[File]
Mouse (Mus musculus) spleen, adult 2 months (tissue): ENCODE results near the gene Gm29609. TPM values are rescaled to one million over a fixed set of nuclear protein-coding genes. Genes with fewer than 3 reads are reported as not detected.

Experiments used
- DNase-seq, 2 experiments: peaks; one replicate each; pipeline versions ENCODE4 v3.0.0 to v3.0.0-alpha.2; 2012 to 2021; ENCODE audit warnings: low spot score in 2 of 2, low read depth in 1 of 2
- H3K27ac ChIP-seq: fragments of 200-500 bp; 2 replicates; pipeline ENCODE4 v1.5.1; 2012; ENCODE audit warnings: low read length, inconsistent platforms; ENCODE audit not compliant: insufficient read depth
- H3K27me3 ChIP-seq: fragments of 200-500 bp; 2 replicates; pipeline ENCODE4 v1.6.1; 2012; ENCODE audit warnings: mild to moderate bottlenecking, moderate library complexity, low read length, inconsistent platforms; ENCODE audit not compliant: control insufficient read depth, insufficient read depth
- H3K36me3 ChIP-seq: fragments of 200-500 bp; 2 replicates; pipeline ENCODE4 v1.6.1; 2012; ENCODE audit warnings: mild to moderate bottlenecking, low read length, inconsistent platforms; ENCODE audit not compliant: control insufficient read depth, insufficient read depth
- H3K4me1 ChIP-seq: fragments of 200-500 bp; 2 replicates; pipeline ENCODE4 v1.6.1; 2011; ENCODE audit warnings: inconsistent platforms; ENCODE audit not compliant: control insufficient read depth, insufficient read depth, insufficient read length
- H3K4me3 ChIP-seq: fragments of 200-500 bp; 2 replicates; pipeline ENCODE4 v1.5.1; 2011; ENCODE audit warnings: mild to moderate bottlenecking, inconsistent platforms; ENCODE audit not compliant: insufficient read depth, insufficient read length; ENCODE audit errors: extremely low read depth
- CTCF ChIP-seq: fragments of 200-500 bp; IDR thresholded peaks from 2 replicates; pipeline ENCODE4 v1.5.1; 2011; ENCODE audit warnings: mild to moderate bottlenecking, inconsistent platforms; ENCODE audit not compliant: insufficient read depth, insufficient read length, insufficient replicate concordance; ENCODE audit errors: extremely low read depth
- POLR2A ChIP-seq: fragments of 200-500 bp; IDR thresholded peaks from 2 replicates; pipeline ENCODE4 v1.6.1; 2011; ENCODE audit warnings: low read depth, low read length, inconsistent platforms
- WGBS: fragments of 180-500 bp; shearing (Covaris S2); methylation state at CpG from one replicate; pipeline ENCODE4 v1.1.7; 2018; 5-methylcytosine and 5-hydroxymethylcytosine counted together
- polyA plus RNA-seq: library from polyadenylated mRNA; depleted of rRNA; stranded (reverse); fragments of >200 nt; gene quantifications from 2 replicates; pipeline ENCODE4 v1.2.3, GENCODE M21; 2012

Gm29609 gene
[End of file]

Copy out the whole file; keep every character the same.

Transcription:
Mouse (Mus musculus) spleen, adult 2 months (tissue): ENCODE results near the gene Gm29609. TPM values are rescaled to one million over a fixed set of nuclear protein-coding genes. Genes with fewer than 3 reads are reported as not detected.

Experiments used
- DNase-seq, 2 experiments: peaks; one replicate each; pipeline versions ENCODE4 v3.0.0 to v3.0.0-alpha.2; 2012 to 2021; ENCODE audit warnings: low spot score in 2 of 2, low read depth in 1 of 2
- H3K27ac ChIP-seq: fragments of 200-500 bp; 2 replicates; pipeline ENCODE4 v1.5.1; 2012; ENCODE audit warnings: low read length, inconsistent platforms; ENCODE audit not compliant: insufficient read depth
- H3K27me3 ChIP-seq: fragments of 200-500 bp; 2 replicates; pipeline ENCODE4 v1.6.1; 2012; ENCODE audit warnings: mild to moderate bottlenecking, moderate library complexity, low read length, inconsistent platforms; ENCODE audit not compliant: control insufficient read depth, insufficient read depth
- H3K36me3 ChIP-seq: fragments of 200-500 bp; 2 replicates; pipeline ENCODE4 v1.6.1; 2012; ENCODE audit warnings: mild to moderate bottlenecking, low read length, inconsistent platforms; ENCODE audit not compliant: control insufficient read depth, insufficient read depth
- H3K4me1 ChIP-seq: fragments of 200-500 bp; 2 replicates; pipeline ENCODE4 v1.6.1; 2011; ENCODE audit warnings: inconsistent platforms; ENCODE audit not compliant: control insufficient read depth, insufficient read depth, insufficient read length
- H3K4me3 ChIP-seq: fragments of 200-500 bp; 2 replicates; pipeline ENCODE4 v1.5.1; 2011; ENCODE audit warnings: mild to moderate bottlenecking, inconsistent platforms; ENCODE audit not compliant: insufficient read depth, insufficient read length; ENCODE audit errors: extremely low read depth
- CTCF ChIP-seq: fragments of 200-500 bp; IDR thresholded peaks from 2 replicates; pipeline ENCODE4 v1.5.1; 2011; ENCODE audit warnings: mild to moderate bottlenecking, inconsistent platforms; ENCODE audit not compliant: insufficient read depth, insufficient read length, insufficient replicate concordance; ENCODE audit errors: extremely low read depth
- POLR2A ChIP-seq: fragments of 200-500 bp; IDR thresholded peaks from 2 replicates; pipeline ENCODE4 v1.6.1; 2011; ENCODE audit warnings: low read depth, low read length, inconsistent platforms
- WGBS: fragments of 180-500 bp; shearing (Covaris S2); methylation state at CpG from one replicate; pipeline ENCODE4 v1.1.7; 2018; 5-methylcytosine and 5-hydroxymethylcytosine counted together
- polyA plus RNA-seq: library from polyadenylated mRNA; depleted of rRNA; stranded (reverse); fragments of >200 nt; gene quantifications from 2 replicates; pipeline ENCODE4 v1.2.3, GENCODE M21; 2012

Gm29609 gene